Bite into a forkful of hot steamed fish topped with cool Red Pepper Onion Mango Sauce and the fresh flavors of the Caribbean explode in your mouth. At once you taste the earthy brine of the sea, the sweet of the fruit and the hot spiciness of ginger and red pepper (see recipe, page 46).
This enticing melding of flavors on the tongue is due in part to nature and in part to a chef's careful culinary engineering. "Foods are chemical mixtures, so we seldom encounter any of the basic taste sensations (sweet, salty, bitter, sour, umami) in isolation. They all play a role in our taste perceptions," says Leslie Stein, a scientist with Monell Senses Center in Philadelphia. "The appeal of a mix of flavors like in a rich sauce or salsa may be due in part to ongoing scientific studies that are pointing to the fact that sweet and umami (savory) tastes share the same receptors on the tongue," she says. (See How We Taste, page 44.)
For chefs, sauces (including salsa and chutney) are a particularly good medium for adding an intriguing flavor dimension to menu items. This means incorporating ingredients such as alcohol (wine, fortified spirits) fruits and berries (juices and nectars); honey, and vinegar; and utilizing cooking methods—such as caramelizing to release natural sweetness—to add or enhance incomparable richness to sauces and a wow factor to the overall dish.
"You can completely adjust the flavor of a dish by using sauces," says Chef David Barry, lecturing instructor at the Culinary Institute of America, in Hyde Park, NY.
"Look at ingredients such as wine, fortified wine, vinegars and fruit juices to add nuance and complexity to the overall dish."
In the case of wine Barry advises chefs to consider the dish as a whole to determine the taste "effect" they want to ellicit. "Are you trying for a classic sweet-and-sour sauce to enhance duck? Or, do you want a more savory herb sauce to complement a roast beef tenderloin? The result will depend on the reduction and the type of wine used."
You want the sauce to be an integral part of the dish—to complement the food," he adds. (For some help on pairing wine for sauce, see the sidebar below.)
Barry strongly suggests reducing wines slowly, at low simmer. "You'll get a finer flavor than reducing them by fast boiling," he says.
And onsite chefs, who generally cook in large volumes, need not shy away from using spirits to enhance sauces, says Barry.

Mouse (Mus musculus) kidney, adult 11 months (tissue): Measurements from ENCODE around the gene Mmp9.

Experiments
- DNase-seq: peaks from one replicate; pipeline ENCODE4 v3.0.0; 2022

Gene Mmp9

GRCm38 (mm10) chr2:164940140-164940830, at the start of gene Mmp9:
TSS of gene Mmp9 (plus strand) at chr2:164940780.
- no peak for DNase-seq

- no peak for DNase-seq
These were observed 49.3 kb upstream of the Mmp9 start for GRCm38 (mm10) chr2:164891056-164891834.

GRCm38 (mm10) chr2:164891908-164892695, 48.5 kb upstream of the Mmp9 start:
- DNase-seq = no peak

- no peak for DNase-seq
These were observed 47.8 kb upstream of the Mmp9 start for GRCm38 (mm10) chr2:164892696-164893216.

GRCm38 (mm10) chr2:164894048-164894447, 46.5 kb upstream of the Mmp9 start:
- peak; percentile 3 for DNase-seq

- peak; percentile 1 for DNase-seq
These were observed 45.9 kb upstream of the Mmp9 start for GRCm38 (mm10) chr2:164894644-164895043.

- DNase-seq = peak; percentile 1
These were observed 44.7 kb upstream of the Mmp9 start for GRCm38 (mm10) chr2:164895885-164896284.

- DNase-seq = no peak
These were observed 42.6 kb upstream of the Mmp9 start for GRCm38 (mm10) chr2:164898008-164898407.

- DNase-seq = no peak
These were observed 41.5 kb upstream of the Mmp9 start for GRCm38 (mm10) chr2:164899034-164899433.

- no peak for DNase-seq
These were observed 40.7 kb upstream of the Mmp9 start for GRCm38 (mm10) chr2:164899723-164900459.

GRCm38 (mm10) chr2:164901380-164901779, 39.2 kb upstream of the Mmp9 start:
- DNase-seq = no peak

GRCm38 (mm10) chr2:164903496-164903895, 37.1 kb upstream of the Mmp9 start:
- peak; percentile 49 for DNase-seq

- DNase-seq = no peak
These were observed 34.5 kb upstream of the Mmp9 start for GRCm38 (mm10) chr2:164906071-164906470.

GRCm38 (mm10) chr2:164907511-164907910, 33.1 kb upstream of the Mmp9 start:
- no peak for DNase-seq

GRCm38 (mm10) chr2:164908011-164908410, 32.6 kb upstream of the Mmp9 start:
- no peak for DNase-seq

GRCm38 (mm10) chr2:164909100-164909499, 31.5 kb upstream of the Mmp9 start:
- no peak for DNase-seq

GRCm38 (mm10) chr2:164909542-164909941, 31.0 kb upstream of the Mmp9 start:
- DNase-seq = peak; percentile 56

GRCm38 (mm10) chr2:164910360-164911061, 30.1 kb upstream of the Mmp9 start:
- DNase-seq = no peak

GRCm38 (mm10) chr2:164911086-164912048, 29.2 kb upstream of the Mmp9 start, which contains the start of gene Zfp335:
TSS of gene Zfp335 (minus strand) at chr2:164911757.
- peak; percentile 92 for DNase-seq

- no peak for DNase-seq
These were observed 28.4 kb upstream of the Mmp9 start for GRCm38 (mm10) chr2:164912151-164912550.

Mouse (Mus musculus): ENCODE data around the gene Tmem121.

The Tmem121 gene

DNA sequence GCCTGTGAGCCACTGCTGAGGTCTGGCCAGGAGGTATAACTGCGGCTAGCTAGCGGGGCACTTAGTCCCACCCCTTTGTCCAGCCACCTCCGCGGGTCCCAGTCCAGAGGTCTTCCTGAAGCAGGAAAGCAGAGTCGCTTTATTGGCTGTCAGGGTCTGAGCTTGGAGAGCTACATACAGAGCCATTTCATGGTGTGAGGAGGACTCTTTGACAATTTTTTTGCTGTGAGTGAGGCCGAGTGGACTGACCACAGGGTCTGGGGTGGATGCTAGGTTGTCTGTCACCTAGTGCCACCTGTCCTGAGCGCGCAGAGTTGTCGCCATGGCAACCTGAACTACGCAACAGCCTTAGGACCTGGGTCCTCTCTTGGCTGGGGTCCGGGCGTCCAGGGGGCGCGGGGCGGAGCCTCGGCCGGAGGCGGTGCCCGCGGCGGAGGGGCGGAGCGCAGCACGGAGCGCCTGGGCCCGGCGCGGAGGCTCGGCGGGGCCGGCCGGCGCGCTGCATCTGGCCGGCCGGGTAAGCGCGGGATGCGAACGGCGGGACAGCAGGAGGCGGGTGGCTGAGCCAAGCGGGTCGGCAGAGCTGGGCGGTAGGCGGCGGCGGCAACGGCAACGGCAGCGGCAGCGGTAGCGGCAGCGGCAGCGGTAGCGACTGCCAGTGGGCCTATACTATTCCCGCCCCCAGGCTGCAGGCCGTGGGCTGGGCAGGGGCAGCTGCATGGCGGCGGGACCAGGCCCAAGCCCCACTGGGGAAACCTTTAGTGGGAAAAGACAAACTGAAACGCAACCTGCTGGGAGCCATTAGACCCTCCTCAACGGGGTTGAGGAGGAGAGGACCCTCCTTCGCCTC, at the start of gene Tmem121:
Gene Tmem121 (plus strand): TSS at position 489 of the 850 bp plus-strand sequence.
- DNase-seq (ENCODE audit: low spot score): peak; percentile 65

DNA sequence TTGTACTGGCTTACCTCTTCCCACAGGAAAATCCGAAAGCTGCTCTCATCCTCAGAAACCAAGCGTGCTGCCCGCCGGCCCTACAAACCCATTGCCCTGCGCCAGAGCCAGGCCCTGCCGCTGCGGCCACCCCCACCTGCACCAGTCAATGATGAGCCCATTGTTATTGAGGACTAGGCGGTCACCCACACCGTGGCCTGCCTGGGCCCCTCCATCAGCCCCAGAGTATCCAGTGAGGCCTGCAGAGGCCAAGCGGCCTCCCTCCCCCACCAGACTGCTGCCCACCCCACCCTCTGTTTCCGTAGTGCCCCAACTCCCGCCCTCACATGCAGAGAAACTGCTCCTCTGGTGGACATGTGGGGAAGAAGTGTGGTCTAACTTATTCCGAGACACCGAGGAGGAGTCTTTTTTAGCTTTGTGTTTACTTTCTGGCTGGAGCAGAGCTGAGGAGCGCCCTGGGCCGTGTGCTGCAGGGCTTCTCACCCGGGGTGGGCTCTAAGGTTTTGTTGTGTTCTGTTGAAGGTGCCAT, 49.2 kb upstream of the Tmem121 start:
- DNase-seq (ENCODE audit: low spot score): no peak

"As long as they are used on a consistent— daily—basis to ensure freshness and are not overproduced, onsite chefs can have wonderful sauce bases easily on hand," he says. Gently reduce aromatics and wine down about one-third and reduce demi-glace down, also about one-third. "You can keep it on hand a week or two, as long as it's refrigerated, labelled and only put out at the saute station as needed."
Using vinegars can dramatically define a sauce to enhance the entree it accompanies," says Barry. "Consider a sweet balsamic vinegar. It's used in relishes and salsa to add a hint of sour and it can also enhance the sweetness of a sauce. Vinegar ties all the ingredients together," he says. Other types of vinegar balance butter or flavor content and help to stabilize an emulsion sauce, such as hollandaise.
Fruit juices lighten or brighten sauces with their acid, particularly the citrus and tropical fruit families. "Fruit juices lend incredible flavor concentration," says Barry. "It's suprising how different they become when reduced—incredibly sweet and bright— changing the whole flavor of the dish."
Cooking with Wine
Following are tips from Marianne Frantz, director of the Cleveland (OH) Wine School, for getting the most out of your wine pantry:
How we Taste
It is generally accepted that we taste different flavors—sweet, salty, bitter and sour—on distinct parts of our tongue. Yet research shows that all tastes are represented in each tastebud. Additionally, the taste of umami has been recognized and studied for more than three decades yet has only made inroads to the public concsiousness in the past few years.
"Umami might be the unique sensory experience triggered by glutamate, an amino acid found throughout the human body and in protein-containing foods such as meat, fish, tomatoes, peas, and parmesan cheese," says Leslie Stein, PhD, at Monell Chemical Senses Center in Philadelphia.
Glutamate elicits a sensation which is often desribed as full-bodied, meaty, and savory. Umami differs from the other basic tastes in that it doesn't seem to impart a particular taste quality. Instead, umami appears to interact with other taste stimuli to enhance the flavor of food.
The interesting thing here is that recent biochemical studies have revealed a separate taste receptor that can detect this amino acid, increasing the likelihood that umami is, in fact, a distinct taste sensation.
Still, why does that sweet, hot salsa taste particularly delicious with savory grilled proteins? Because the recent research also suggests that umami and sweet taste receptors share a common structural subunit (the T1R3 receptor).
For an in-depth look into taste sensation check out www.monell.org, the web site of Monell Chemical Senses Center.